Explore the Night Sky at Rensselaer Observatory
Troy, N.Y. — The Hirsch Observatory at Rensselaer
Polytechnic Institute will be open to the public every clear
Friday evening throughout September and October.
The observatory, which is located atop the Jonsson-Rowland
Science Center, will open at sunset and remain open for
approximately three hours, weather permitting.
Members of the physics department and the Rensselaer
Astrophysical Society will be on hand to talk about the night
sky and answer questions.
Views of Uranus, Neptune, and Mars will be possible on clear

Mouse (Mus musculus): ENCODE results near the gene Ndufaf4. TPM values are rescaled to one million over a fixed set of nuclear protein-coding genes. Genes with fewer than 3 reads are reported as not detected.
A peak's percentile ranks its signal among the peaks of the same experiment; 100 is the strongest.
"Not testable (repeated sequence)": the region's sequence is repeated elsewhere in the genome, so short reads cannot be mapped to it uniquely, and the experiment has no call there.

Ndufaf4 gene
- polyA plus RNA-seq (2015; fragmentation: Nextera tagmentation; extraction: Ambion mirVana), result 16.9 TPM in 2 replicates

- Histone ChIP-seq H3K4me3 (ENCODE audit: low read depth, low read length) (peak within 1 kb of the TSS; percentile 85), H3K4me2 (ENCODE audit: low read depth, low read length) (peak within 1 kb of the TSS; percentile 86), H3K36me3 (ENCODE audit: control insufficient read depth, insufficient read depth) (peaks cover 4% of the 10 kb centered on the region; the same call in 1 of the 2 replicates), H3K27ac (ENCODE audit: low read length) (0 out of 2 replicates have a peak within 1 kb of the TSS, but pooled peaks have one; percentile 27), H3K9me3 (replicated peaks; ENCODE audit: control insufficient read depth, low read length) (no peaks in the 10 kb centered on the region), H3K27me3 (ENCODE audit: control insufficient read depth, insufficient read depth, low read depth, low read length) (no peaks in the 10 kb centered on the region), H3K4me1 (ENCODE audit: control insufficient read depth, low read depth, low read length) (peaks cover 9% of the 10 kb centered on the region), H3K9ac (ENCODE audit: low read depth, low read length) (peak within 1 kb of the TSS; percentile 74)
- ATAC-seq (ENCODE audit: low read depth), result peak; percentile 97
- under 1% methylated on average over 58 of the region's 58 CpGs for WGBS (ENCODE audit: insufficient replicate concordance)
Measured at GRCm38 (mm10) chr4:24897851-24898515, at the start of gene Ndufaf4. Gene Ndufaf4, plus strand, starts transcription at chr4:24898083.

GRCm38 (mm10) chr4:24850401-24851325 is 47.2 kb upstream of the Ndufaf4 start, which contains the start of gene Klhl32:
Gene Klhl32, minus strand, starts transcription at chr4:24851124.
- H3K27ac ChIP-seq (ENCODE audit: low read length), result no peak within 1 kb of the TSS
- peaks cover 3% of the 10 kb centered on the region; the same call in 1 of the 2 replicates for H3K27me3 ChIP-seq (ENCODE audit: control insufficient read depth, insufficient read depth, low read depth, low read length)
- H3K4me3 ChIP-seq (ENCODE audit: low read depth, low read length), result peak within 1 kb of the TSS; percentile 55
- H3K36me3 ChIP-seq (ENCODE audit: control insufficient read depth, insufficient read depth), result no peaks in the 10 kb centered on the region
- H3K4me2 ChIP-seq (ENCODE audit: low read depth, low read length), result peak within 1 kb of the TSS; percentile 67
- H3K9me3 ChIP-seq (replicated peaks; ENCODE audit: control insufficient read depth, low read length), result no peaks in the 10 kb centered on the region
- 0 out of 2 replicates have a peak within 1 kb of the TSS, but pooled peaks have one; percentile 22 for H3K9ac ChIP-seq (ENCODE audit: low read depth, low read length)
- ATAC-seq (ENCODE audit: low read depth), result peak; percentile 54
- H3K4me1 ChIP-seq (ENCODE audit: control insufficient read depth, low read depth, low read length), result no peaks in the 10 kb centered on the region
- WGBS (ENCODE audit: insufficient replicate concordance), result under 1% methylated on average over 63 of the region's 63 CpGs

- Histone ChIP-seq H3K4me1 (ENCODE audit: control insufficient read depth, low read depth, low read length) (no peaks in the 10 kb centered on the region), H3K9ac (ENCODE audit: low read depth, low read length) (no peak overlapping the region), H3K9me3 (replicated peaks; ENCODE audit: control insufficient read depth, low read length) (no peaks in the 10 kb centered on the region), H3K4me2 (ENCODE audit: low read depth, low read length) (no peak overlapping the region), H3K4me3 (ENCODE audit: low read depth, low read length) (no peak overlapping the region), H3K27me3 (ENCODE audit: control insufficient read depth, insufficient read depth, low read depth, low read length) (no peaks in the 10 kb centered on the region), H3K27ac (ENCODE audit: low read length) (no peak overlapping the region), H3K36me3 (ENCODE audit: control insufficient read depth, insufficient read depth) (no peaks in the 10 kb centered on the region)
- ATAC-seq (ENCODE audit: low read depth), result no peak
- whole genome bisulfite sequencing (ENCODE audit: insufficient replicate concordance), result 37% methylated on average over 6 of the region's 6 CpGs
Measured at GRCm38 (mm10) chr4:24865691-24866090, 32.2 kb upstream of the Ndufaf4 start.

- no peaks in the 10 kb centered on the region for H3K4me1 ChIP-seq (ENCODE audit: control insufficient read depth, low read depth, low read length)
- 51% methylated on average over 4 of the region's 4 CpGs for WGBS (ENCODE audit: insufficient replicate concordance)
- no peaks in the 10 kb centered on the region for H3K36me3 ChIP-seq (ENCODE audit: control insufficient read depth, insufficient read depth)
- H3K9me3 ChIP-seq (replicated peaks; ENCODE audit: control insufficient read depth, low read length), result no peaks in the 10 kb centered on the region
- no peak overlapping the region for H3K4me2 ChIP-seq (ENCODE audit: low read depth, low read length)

autumn evenings, says graduate student Nicolle Zellner, who
coordinates the project. The Ring Nebula, which is 1,500 light
years away, will also be visible, Zellner says. This planetary
nebula contains the corpse of a star (called a “white dwarf”)
that blew away its atmosphere — a fate that awaits our sun in 5
Friday, Nov. 2 and Saturday, Nov. 3, public viewing will take
place from 7-9 p.m. The fall brings the Orion and Pleiades
constellations back into view.
Saturday, Nov. 3, solar observing will take place from 12 p.m.
to 3 p.m. Several telescopes will be set up so that people can
safely view the sun. Sunspots and solar prominences will be
The Hirsch Observatory will be closed in rainy weather or if
two-thirds of the sky is obscured by clouds.
For information, call the Rensselaer physics department at
Contact: Bruce Adams
Phone: (518) 276-6531